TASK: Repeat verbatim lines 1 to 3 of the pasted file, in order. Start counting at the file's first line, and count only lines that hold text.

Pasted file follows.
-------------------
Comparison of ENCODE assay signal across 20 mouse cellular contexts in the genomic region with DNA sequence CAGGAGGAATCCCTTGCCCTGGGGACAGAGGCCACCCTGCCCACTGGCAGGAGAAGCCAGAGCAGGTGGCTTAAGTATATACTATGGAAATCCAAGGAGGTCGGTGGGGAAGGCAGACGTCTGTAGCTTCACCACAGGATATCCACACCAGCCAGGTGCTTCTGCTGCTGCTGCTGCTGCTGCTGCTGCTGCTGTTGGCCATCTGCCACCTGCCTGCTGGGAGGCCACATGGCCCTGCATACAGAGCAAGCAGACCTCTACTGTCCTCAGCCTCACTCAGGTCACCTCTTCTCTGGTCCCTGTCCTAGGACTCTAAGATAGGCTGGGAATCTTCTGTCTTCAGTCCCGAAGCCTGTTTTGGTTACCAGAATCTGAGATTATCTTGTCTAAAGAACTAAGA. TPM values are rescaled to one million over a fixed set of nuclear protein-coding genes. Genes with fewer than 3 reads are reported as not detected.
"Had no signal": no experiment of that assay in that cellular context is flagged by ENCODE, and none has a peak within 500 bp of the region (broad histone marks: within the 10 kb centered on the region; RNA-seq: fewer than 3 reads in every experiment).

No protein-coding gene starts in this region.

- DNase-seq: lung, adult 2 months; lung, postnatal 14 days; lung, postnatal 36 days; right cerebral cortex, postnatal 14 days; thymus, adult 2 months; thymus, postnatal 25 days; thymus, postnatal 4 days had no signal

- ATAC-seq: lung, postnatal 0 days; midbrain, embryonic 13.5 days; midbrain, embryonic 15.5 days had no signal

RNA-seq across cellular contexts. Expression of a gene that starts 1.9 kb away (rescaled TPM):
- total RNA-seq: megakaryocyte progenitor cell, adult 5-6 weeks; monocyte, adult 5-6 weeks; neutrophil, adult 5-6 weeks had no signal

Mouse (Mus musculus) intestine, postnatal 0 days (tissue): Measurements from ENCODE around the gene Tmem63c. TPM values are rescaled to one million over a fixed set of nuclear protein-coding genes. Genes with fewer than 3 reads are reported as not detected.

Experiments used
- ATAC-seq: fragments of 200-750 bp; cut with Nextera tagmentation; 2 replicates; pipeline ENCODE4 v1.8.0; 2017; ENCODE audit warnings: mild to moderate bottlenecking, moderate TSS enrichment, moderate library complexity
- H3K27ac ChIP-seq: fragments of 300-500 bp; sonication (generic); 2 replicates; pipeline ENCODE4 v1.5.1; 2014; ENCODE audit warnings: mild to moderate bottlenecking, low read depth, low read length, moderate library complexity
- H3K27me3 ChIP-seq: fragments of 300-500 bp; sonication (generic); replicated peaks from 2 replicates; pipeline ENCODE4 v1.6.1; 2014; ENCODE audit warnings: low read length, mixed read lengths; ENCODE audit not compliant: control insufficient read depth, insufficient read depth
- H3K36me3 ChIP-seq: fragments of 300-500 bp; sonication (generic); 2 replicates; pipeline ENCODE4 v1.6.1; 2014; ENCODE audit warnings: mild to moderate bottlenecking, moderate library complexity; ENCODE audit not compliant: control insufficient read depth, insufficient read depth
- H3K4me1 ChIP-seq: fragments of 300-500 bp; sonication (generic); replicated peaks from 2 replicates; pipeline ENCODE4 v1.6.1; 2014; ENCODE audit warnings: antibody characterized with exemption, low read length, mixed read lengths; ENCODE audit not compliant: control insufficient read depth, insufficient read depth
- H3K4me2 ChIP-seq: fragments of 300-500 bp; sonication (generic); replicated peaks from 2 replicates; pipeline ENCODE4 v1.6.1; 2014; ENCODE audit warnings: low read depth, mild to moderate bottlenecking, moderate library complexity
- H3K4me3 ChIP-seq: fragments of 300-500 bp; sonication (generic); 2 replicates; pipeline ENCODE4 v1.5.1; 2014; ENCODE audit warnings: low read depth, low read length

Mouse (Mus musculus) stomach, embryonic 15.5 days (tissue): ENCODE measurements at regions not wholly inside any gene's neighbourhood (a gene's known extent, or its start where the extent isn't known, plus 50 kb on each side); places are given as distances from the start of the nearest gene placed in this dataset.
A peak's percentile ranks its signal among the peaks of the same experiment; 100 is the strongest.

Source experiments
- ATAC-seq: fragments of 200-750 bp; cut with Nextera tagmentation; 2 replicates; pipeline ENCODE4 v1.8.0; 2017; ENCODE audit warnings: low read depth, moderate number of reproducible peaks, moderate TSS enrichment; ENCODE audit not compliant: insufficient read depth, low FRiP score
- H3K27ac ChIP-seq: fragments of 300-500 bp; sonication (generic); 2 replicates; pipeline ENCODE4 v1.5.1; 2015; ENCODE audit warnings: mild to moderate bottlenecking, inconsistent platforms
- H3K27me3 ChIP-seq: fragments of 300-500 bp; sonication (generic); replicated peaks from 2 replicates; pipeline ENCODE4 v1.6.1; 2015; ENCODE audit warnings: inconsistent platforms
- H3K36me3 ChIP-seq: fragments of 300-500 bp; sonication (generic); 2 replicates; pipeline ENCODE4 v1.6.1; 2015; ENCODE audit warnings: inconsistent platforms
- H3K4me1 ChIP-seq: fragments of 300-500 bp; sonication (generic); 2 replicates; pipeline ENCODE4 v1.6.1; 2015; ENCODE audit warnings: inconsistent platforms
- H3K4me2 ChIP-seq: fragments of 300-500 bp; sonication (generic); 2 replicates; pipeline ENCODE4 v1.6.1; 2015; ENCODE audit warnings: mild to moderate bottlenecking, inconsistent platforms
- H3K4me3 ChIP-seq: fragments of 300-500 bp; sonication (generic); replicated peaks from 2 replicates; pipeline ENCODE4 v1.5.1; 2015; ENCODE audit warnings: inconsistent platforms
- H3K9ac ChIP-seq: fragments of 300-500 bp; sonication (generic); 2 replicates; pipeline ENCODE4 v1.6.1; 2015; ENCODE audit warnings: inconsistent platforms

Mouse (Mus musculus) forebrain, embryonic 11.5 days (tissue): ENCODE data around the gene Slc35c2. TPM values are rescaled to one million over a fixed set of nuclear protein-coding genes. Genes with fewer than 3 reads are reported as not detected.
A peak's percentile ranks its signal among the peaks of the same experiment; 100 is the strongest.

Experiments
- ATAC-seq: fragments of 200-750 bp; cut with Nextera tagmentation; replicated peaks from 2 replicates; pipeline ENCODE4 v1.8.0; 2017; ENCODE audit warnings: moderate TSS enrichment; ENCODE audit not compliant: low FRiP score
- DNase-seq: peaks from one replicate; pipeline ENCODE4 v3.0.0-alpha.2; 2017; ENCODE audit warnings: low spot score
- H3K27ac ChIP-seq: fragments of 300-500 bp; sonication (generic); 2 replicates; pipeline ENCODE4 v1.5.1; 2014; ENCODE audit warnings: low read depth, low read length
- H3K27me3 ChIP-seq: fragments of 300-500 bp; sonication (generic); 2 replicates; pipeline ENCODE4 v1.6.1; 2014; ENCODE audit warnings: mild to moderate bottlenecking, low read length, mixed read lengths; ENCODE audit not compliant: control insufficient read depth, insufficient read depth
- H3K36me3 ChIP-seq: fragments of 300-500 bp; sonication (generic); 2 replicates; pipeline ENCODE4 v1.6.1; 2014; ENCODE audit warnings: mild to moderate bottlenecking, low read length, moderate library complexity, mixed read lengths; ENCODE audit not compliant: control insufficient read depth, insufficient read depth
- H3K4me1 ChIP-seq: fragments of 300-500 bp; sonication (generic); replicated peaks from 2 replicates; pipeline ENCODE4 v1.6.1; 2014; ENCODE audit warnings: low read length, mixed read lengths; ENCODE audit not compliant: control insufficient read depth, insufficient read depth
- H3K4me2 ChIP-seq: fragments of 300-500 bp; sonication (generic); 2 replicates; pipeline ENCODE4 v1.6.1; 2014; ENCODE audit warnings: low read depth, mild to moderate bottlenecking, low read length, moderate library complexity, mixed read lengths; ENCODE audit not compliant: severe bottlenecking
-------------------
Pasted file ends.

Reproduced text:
Comparison of ENCODE assay signal across 20 mouse cellular contexts in the genomic region with DNA sequence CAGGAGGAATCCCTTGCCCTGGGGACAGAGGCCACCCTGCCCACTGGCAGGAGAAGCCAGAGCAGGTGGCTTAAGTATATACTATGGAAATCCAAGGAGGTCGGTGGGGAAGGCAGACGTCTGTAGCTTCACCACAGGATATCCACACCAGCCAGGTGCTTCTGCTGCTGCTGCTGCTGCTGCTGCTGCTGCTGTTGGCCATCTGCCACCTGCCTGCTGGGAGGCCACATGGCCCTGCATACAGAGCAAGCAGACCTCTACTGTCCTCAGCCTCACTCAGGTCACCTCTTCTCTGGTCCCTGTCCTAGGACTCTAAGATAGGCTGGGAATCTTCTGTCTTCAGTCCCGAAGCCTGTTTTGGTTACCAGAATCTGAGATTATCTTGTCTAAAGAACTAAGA. TPM values are rescaled to one million over a fixed set of nuclear protein-coding genes. Genes with fewer than 3 reads are reported as not detected.
"Had no signal": no experiment of that assay in that cellular context is flagged by ENCODE, and none has a peak within 500 bp of the region (broad histone marks: within the 10 kb centered on the region; RNA-seq: fewer than 3 reads in every experiment).

No protein-coding gene starts in this region.